SB 76 is scheduled to be heard in the Senate Conservation Committee this Tuesday 2/12 at 9:00 a.m. in Room 311. In prior legislative sessions, this same measure has passed the Senate multiple times, and has passed all its House committees. It’s time to make this policy law in New Mexico. Killing contests are a grotesque relic of another century when people didn’t understand the value of wildlife to healthy, complex ecosystems. There is no longer any excuse for the collective ignorance that allows these spectacles to continue. We know that randomly killing coyotes is not only inhumane, but actually disrupts the complex social order of coyote populations, causing them to breed more and migrate further, and making them more prone to “rogue” activities that don’t occur when alpha coyotes are intact in a population. APV’s fact sheet on SB 76 explains why this change makes perfect sense for New Mexico.
Aside from the above priority bills, APV’s staff is currently monitoring dozens of other bills, lobbying in support of measures spearheaded by others that will ultimately help animals, and opposing bills that will harm animals. Some key bills to watch are:
House Bill (HB) 52: Harm to Companion Animals as Domestic Abuse
HB 52 helps combat the state’s significant domestic violence problem from an important angle: adding to the definition of “domestic abuse” the act of threatening or harming companion animals, and empowering domestic abuse survivors to secure a protection order when the abuser threatens to—or carries out—harm to the survivor’s companion animal(s). Studies show up to 65% of domestic violence survivors delay leaving abusive relationships because they fear possible harm to their animals if they are left behind. On February 5th, the New Mexico House of Representatives approved House Bill 52 by a resounding bipartisan vote of 50-13 on the House floor (after passing two House committees). The bill next goes to the Senate Public Affairs Committee for consideration, although the bill has not yet been scheduled. If your State Senator serves on this committee, please ask them to support this bill to protect victims from all kinds of domestic violence.
House Bill (HB) 54: Killing Dogs That Kill Livestock or Poultry: ensuring a more nuanced and humane process for dogs who pursue livestock
Currently state law says, much to many people’s surprise, that if a dog is “liable” to kill any type of livestock or has injured livestock, that dog must be euthanized. This is out of line with other state laws that allow animal control and dog guardians more nuance in determining how to handle a dog in this situation. HB 54 was recently unanimously tabled (killed) in the House Agriculture & Water Resources Committee (HAWC), after a legislative analysis of the originally introduced bill (which was not the version to be considered by the committee) led to confusion about the bill and what it intended to accomplish. APV is working with the bill sponsor to clarify the correct details of the legislation in the hope it can soon be taken off the table for additional consideration and another vote.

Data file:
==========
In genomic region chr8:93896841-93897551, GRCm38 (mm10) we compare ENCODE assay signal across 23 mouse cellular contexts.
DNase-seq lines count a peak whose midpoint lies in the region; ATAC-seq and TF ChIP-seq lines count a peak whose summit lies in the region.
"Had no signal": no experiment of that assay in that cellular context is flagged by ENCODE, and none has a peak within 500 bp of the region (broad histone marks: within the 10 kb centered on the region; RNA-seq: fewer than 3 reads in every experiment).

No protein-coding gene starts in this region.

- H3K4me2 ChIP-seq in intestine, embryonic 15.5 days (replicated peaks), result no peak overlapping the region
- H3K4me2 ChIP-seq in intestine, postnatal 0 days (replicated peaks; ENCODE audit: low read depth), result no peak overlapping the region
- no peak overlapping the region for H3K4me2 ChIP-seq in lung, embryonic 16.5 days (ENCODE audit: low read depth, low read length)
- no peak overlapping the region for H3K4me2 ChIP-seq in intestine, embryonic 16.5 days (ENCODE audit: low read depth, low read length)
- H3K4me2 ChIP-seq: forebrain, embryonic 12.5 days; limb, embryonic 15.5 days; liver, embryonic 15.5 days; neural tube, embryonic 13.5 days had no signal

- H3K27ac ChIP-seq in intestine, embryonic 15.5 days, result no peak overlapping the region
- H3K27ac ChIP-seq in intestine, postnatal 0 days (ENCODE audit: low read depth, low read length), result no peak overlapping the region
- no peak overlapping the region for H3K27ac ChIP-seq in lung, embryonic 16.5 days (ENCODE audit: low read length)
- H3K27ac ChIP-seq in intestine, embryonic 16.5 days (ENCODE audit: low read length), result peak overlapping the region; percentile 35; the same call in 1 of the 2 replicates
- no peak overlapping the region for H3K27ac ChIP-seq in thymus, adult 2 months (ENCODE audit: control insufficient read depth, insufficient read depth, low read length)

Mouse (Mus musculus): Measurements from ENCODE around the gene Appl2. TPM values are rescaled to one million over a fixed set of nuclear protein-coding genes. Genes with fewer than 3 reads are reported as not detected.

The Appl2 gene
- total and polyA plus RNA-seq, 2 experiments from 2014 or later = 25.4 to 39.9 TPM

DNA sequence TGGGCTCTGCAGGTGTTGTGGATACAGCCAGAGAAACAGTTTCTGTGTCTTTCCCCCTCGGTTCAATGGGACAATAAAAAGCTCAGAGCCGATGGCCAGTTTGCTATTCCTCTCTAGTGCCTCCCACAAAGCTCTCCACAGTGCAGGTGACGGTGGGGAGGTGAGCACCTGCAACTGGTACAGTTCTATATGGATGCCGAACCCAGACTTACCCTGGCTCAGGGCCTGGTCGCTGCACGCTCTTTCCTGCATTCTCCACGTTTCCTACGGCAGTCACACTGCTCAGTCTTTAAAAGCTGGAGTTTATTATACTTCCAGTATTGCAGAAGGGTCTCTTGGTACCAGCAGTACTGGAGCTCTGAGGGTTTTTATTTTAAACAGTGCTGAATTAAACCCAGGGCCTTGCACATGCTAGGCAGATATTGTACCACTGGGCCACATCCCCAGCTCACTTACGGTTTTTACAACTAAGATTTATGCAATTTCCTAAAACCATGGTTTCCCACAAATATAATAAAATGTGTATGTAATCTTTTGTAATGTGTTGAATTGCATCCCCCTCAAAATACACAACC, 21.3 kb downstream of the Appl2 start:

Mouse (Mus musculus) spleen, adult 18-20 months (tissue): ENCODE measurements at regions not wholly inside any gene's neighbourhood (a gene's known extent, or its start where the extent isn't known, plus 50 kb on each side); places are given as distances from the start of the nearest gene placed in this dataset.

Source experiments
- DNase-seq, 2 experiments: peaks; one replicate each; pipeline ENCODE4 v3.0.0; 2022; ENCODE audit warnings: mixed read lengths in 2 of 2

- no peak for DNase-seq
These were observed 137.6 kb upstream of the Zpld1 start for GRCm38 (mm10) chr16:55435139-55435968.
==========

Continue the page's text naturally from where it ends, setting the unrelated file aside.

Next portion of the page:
Senate Bill (SB) 158: Wild Horse Definitions & Disposition:
Current state law has led to confusion in how authorities may manage New Mexico’s treasured wild horse populations. In the past, wild horses have been rounded up and treated, wrongly, as domestic horses. On the other hand, the unclear law has led to heartbreaking situations where herds are unmanaged even when help is needed, resulting in deadly horse-vehicle collisions and seriously ill horses without the aid of humane euthanasia. In its original introduced form, APV does not support SB 158. However, APV continues to negotiate with the bill sponsor and stakeholders for improvements to the bill to ensure only humane options for New Mexico’s free-roaming horses. Whether or not APV’s suggested changes are accepted by the sponsor will determine if we can support the bill. A final substitute bill may not be available until close to the Tuesday 2/12 Senate Conservation Committee hearing date. Please stay tuned to APV’s Alerts to learn more about this important measure.
Be sure you’re signed up for APV’s Email Alerts to stay updated on how you can make sure your compassionate voice is being heard in Santa Fe. I’ll say it again: your voice matters!
So much is at stake for the animals and our communities. Thank you again for doubling down and staying engaged with us through the end of the legislative session that ends on Saturday March 16th at noon. We look forward to seeing you at one or more of these hearings!
Elisabeth (Lisa) Jennings
Executive Director, APV